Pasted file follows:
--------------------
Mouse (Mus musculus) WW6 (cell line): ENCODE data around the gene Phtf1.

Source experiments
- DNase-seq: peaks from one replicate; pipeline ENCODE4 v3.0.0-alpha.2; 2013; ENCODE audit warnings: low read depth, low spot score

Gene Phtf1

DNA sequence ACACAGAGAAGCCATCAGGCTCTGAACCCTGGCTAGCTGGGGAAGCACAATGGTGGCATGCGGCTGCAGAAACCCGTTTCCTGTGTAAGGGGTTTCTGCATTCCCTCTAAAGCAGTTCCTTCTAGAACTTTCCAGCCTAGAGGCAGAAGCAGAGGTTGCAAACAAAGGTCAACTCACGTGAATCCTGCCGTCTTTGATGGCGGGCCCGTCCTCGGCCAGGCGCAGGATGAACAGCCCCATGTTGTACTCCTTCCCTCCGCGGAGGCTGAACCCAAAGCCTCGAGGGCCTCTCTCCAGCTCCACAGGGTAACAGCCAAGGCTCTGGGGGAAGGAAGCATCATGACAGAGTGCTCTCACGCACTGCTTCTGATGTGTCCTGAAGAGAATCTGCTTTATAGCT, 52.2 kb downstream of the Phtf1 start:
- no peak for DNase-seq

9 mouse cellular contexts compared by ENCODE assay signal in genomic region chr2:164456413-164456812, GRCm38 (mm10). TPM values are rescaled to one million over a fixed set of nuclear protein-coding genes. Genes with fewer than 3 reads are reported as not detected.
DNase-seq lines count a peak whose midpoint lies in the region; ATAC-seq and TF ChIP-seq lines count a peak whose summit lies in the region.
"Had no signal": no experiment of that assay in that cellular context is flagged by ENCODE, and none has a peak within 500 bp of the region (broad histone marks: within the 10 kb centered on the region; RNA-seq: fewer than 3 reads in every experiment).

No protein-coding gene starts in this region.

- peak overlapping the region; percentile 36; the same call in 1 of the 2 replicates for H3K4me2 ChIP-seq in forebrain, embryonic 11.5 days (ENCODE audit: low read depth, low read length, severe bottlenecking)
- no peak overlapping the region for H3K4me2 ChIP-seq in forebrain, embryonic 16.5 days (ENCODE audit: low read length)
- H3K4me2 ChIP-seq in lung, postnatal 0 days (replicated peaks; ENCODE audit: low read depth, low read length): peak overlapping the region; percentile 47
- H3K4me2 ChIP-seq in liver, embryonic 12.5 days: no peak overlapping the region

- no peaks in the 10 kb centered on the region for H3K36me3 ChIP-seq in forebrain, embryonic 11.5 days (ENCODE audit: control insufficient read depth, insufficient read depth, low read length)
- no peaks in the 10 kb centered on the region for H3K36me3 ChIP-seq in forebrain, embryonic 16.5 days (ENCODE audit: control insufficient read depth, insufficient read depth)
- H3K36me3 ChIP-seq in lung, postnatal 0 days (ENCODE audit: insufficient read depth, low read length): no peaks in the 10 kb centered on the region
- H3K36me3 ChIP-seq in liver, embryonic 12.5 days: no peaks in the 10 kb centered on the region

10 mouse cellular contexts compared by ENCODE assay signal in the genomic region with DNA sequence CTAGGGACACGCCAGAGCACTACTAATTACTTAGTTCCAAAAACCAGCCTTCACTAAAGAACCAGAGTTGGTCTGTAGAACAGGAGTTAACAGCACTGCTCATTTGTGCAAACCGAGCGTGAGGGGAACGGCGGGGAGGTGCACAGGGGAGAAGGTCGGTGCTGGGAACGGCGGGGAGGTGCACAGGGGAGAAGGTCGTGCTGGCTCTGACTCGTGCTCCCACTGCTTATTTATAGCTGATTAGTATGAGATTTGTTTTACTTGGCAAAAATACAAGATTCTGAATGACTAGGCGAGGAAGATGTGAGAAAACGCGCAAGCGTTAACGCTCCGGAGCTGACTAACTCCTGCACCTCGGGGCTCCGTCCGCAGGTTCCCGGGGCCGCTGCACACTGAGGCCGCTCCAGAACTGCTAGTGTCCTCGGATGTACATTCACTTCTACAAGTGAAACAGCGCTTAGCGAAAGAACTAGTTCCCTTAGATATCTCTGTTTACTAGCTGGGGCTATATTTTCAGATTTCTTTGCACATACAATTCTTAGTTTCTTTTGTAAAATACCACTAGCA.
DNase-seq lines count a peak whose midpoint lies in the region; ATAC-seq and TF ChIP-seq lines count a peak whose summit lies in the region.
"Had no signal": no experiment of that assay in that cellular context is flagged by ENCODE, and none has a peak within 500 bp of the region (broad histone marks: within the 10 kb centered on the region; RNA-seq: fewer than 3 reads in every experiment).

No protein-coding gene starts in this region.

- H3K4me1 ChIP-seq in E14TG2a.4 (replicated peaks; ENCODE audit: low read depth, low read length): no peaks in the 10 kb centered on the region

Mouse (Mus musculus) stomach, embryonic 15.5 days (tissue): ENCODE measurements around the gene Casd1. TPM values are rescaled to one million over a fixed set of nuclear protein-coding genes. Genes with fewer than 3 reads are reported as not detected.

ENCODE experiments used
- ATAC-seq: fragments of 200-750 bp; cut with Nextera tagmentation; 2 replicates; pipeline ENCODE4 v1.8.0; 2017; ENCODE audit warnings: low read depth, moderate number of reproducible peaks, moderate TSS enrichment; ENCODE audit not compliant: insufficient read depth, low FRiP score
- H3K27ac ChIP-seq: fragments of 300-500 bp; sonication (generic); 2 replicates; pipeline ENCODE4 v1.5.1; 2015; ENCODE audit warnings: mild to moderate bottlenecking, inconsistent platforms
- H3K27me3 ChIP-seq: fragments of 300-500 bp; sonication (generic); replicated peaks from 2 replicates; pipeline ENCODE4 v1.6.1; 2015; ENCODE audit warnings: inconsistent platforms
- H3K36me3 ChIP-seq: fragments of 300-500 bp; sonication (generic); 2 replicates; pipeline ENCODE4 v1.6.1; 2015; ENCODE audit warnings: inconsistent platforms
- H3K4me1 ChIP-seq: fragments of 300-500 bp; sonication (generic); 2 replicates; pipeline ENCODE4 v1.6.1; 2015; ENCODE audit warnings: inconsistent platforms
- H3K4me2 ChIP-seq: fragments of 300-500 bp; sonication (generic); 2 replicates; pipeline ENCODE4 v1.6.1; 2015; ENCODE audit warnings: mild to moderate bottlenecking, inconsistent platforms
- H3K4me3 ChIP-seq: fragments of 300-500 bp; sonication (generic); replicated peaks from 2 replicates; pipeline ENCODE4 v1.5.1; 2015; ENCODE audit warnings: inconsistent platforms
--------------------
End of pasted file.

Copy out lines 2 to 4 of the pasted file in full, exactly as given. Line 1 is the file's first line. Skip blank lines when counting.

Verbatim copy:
Source experiments
- DNase-seq: peaks from one replicate; pipeline ENCODE4 v3.0.0-alpha.2; 2013; ENCODE audit warnings: low read depth, low spot score

Gene Phtf1